Professor: 'Only the brave and foolish' will teach about race, ethnicity if bill passes.

Timothy Messer-Kruse
Guest columnist

The Ohio Legislature is poised to destroy my academic discipline.

I was recruited by Bowling Green State University to be a professor of ethnic studies. I’ve taught cultural diversity courses to thousands of students.

It appears likely that House Bill 327 will be passed soon.

The bill defines seven ideas that cannot be “advocated, acted upon, or promoted” by any public college or university.

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Many of these ideas are commonsensical: no one should teach that “individuals of any race…are inherently superior or inferior” — indeed, ethnic studies was founded to fight just such ideas.

Timothy Messer-Kruse is a professor of ethnic studies at Bowling Green State University.

But other prohibited concepts are so broad they encompass well-established fields of research and debate.

To ban teaching that “an individual… is unconsciously” racist runs counter to much psychological research into cognitive bias.

To ban the debating whether “individuals should be adversely or advantageously treated … on the basis of their race” effectively outlaws research into remedies for racism. To ban saying that “any individual cannot succeed … because of the individual's race” will make it hard to explain why so many slaves were illiterate and so few were wealthy.

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As the law requires each university’s board of trustees to revise tenure policies to enforce this law’s prohibitions and because the law does not provide clear guidance to professors about what constitutes a violation, many talented faculty will simply elect to not teach any topic even remotely related to prohibited concepts.

Ohio GOP lawmakers seek to ban critical race theory teaching with House Bill 327.

Administrators, among the most risk-averse people in the known universe, will err on the side of canceling programs and courses. Only the brave and the foolish will teach ethnic studies in Ohio in the future.

House Bill 327 defines promoting a concept to be either of two things. The first is not something any competent educator does: “indoctrination, coercion, compulsion, or teaching an individual or group of individuals to accept a set of beliefs in a one-sided, biased, and uncritical manner.”

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The bill’s other definition reads like the essay of a freshman who didn’t do the reading but picked up one or two buzzwords from lecture: “Inculcating ideas, attitudes, beliefs, and cognitive strategies during the transfer of cultural traditions from one generation to the next with the expectation that such traditions will not be questioned but practiced in the future.”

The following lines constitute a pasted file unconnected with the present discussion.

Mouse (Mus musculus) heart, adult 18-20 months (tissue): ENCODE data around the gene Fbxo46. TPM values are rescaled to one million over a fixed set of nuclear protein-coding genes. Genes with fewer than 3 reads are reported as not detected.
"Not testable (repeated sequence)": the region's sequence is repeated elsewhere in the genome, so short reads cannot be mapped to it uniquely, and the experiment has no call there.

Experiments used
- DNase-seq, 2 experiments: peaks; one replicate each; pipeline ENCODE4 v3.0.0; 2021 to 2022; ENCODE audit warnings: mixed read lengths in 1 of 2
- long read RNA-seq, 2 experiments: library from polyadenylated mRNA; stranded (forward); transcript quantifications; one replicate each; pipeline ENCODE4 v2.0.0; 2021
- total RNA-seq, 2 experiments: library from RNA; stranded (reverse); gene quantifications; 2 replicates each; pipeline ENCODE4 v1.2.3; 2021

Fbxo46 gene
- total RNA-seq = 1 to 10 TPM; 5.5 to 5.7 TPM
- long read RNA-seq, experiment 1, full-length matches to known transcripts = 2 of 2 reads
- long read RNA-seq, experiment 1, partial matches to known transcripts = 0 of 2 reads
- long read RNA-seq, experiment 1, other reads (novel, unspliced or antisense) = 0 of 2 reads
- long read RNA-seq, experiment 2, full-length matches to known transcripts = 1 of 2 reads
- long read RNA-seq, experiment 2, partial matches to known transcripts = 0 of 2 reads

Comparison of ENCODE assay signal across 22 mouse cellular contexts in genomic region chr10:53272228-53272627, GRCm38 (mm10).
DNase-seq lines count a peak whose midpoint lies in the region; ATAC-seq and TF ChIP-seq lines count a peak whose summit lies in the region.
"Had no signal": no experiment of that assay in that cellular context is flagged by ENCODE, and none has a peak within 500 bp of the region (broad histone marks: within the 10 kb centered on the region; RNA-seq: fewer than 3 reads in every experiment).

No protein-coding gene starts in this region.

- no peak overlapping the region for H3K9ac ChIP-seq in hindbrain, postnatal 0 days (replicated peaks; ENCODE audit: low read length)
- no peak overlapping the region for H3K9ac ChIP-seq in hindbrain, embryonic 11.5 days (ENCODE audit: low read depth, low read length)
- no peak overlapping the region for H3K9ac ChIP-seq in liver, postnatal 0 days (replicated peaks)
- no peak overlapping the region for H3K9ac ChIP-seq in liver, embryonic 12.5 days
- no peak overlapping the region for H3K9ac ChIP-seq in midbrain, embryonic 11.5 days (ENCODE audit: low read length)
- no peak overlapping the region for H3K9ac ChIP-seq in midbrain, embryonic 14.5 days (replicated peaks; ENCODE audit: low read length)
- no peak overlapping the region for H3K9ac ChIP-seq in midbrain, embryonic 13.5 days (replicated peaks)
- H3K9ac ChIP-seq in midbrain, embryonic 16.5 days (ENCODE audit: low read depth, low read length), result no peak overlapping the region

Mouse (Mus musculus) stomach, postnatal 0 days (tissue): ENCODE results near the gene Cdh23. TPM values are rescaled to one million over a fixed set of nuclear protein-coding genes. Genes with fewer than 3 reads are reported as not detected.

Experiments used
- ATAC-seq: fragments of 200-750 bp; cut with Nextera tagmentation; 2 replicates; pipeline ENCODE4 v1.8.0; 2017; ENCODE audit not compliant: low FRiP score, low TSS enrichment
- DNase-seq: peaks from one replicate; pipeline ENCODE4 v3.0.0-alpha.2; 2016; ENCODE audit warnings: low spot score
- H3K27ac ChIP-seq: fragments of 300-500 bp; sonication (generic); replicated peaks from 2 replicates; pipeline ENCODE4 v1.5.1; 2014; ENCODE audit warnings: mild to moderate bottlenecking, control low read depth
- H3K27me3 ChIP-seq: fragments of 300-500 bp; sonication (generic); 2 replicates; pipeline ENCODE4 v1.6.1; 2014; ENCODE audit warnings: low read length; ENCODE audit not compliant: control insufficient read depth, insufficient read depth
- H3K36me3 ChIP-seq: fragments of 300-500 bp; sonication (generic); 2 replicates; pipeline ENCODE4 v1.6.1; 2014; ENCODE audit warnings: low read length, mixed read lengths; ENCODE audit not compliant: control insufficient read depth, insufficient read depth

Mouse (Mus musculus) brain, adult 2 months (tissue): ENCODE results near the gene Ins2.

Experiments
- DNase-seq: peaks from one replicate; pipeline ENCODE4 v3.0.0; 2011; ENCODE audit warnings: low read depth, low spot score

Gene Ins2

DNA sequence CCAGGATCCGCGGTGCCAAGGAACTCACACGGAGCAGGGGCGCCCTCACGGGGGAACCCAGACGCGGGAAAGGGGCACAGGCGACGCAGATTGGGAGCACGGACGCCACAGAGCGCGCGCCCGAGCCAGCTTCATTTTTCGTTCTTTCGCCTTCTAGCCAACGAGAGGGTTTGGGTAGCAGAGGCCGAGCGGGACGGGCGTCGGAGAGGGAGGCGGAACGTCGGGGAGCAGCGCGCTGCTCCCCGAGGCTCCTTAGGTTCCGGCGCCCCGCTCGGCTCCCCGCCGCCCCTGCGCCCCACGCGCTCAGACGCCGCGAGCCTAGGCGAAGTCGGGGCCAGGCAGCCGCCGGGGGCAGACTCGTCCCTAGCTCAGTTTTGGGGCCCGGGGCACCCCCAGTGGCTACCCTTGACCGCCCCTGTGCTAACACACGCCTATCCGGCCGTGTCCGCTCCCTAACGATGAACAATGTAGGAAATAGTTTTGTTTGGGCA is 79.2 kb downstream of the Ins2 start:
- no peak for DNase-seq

So-called critical race theory ban bills are make their way through Ohio's Statehouse.

Such garbled wording makes for a bad law in any case, but the bill is far worse because it then proceeds to disregard the term it tried to define by substituting others. In later sections, the bill uses the words “support” and “advocate” without defining either of them.

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By employing terms that are not legally defined, they are left open; their meanings can be stretched to meet a wide range of circumstances.

Such untethered language is dangerous as it blurs lines and many will take the safer road of avoiding the whole subject.

Apparently aware that their bill will chill free thought, legislators included a list of topics that professors may discuss “in an objective manner and without endorsement.”

These include “the history of an ethnic group,” “controversial aspects of history,” “historical oppression,” and the “civil rights movement.”

More:Parents want kids to learn about ongoing effects of slavery – but not critical race theory. They're the same thing.

While seeming to carve out exceptions to its prohibited concepts, this sets a trap for the unsuspecting educator. Legally, what appear here to be permissions are actually contingent on some authority’s judgment that the lesson was “objective” and without “endorsement,” a vague matter in the best of cases.

Again, the wary teacher will just steer clear of any of these rocks rather than allow others to decide if they have strayed too closely.

In a rare moment of awareness of the bills' own contradictions, legislators added one additional exception to the thoughts it outlawed: it permitted “the promotion of American nationalism.”

One may wonder why the GOP had to grant permission to be patriotic. Ironically, one of their prohibited concepts is the idea that “individuals of any…national origin are inherently superior or Inferior.”

More:Teaching kids to hate America? Republicans want ‘critical race theory’ out of schools

Someone apparently realized this outlawed proclaiming that America is the greatest nation on earth.

Timothy Messer-Kruse is a professor of ethnic studies at Bowling Green State University.